Born out of a mission to support the upcoming generation of African creatives, every month, New Comma awards a one-time contribution of £100 to support an African creative with no strings attached under The New Comma Creative Fund.
Visit newcomma.com now to sign up, share your work, and find opportunities.
Trybe is a platform built to enrich, improve, and ease the lives of creatives. It calls itself The Home Of Creative Africa.
Trybe says it is solving the biggest problems of creatives by providing opportunities to make money, advice, tools, and a platform to make the creative experience less stressful. It also curates exhibitions, consults for brands, and conducts surveys on the creative industry. It added that it is “committed to improving the creator economy across the continent.”
On Trybe, you can: Find Creative Opportunities; Discover Creative Events; Buy African Art; and Get Curation Services.
Visit trybeafrica.com to get started.
AMAKA is a MediaTech platform, spotlighting diverse and nuanced stories for women from Africa and the diaspora. AMAKA provides a platform that highlights and maintains the diversity, dynamism, and vigour of Pan-African womanhood.
“Despite the feats recorded by Pan-African content creators in the creative economy, the odds have stood against them. Content creators and entrepreneurs across Africa and the diaspora have found monetising and amplifying their creations challenging. Existing digital space often overlooks, shadow ban, or underpay creators resulting in missed opportunity and little global visibility for their work,” AMAKA says it aims to change this narrative through a publishing technology creator platform that opens the door for young African creators to reach new audiences and monetise their content through subscriptions.
The Benefits of AMAKA's Creator Platform for Creators include writing and publishing your story; building your own community; earning money from your creativity; multi-currency payment solutions; tipping; sponsored branded content; and access to events.
Visit Amaka.studio to get started.
As the name implies, Nigerianmockups is a library of photorealistic mockups, for Nigerian (African) designers by Nigerian designers.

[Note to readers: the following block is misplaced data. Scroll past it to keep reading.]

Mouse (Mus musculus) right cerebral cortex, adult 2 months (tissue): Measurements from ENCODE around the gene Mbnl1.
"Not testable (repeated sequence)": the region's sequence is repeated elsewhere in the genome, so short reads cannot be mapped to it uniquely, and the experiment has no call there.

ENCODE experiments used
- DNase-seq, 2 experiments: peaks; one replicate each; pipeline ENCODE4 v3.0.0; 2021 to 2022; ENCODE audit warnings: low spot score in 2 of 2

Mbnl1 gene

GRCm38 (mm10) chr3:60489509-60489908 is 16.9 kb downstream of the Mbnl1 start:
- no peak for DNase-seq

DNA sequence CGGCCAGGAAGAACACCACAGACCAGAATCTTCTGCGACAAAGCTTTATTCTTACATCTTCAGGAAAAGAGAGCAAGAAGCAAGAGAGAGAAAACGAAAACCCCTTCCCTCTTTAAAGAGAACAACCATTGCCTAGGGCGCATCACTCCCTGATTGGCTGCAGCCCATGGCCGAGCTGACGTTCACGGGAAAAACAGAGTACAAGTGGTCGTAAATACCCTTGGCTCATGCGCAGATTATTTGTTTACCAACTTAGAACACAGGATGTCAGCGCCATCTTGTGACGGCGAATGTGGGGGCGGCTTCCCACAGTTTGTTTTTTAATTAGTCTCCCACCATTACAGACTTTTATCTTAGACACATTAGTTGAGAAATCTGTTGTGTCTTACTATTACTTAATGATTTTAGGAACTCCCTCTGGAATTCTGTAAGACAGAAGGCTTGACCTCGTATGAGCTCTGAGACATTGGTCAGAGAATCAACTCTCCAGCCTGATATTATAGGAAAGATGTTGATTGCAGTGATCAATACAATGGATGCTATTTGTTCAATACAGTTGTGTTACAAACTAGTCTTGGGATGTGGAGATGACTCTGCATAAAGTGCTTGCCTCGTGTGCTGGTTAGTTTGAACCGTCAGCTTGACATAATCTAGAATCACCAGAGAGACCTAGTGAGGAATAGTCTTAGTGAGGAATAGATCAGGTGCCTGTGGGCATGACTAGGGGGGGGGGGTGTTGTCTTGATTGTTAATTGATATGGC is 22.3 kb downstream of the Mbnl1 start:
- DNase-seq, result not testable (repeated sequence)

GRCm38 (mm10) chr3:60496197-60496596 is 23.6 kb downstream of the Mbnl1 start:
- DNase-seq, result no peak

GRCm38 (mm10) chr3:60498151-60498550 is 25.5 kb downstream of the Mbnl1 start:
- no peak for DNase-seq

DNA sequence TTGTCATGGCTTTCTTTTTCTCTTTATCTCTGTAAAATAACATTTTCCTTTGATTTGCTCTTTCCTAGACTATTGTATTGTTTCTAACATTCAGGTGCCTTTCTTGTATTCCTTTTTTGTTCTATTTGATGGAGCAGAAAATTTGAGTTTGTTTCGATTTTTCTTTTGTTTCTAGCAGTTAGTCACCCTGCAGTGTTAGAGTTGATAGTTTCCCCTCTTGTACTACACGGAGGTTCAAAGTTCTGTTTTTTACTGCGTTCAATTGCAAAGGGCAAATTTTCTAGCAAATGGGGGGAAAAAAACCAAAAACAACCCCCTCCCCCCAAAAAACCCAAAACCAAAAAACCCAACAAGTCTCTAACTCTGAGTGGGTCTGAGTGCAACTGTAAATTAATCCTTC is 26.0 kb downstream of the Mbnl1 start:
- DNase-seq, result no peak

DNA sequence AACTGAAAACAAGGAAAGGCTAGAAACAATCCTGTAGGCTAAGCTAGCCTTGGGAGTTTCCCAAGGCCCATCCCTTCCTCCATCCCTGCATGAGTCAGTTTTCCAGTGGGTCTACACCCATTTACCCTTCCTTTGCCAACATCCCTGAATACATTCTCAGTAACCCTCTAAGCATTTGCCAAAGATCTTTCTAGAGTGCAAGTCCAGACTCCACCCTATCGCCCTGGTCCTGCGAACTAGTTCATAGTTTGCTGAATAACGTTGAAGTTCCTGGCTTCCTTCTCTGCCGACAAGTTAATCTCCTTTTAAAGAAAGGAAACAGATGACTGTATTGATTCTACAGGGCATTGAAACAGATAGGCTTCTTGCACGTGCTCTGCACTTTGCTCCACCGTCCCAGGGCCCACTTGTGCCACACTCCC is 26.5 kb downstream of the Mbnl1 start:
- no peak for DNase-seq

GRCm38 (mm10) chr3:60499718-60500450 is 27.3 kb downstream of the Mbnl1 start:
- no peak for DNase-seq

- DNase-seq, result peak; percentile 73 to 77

Nigerianmockups is a brainchild of the people at CheckDC, a design agency based in Lagos, Nigeria. “While working hard to ensure that the solutions we create are authentic and precise reflections of every brand’s message, having to use foreign mockups and elements to represent them— because that’s what is mostly available — always felt like adding tribal marks to the Mona Lisa. These mockups just could not portray the authenticity we seek. But how do we use Nigerian mockups in our designs if there are hardly any available? Simple: we create them!” they wrote in a post on why they created NM.
Visit Nigerianmockups.com to get free mockups for your next project.
Vzy is an AI-powered website builder. It makes it easy for you to create amazing websites without coding, from your mobile device or computer. It has pre-made templates, fast customisation, simple analytics, and CRM all in one platform.
“Vzy uses AI to automate your website design process. Just tell Vzy what your business is about, and watch it get to work! You can create a stunning website effortlessly, even without coding or design skills. Best of all, you can manage multiple websites on one account and use your custom domains. It's perfect for freelancers, small businesses, landing pages, and portfolios,” it says on its website.
It is a good way to set up your portfolio as a creative. Visit vzy.co to get started.
Selar is an e-commerce tool creators & entrepreneurs use to sell their content, products & services globally without stress. It allows creators and creatives to easily monetise their knowledge and audience through digital products and services.
"Someone that signs up on Selar has six currencies by default. All they might need to do is set the currency they'd like to be paid in," says its founder.
The process solves the payment problem experienced with similar services over the years. Selar's payment infrastructure allows a Ghanaian to pay in cedis while a Nigerian gets the money in naira.
Visit selar.co now to get started.
Mainstack is an all-in-one platform for creators and entrepreneurs to showcase and receive payments from their global audience.
Like Selar, Mainstack also allows you to showcase your work, sell products and services, create invoices and payment links, track analytics and revenue, manage customers, and build your community - with access to global payment options.
Mainstack allows you to create an elegant link in bio, a stylish portfolio, or a microsite to showcase your incredible work and services with its drag-and-drop builder. It requires no code.
Visit mainstack.co to get started.
Fullgap (still in Beta) is an operating system helping freelancers streamline their work and onboard their clients like a pro. With Fullgap, you can onboard and chat with your clients, manage projects, and automate your processes, all in one place.
Fullgaps offers project management, invoicing, agreements/contracts, payments, and more tools to power how you deliver value for your clients.
Visit fullgap.co to get started.
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These products and platforms are some of the ones built with African creatives and creators in mind. So when next you need to do anything that has to do with what they offer, do well to check them out. Using these products and giving feedback is what will make them improve and how we can grow to attract the kind of investment needed for the African creative industry.
PS: If you are building or know of any interesting African products and platforms we should highlight in future articles, please feel free to recommend them in the comment section.
You can reach me via tunmiseafape[at]gmail[dot]com or reach me at tunmiseafape on major social media platforms if you would love your product to be featured.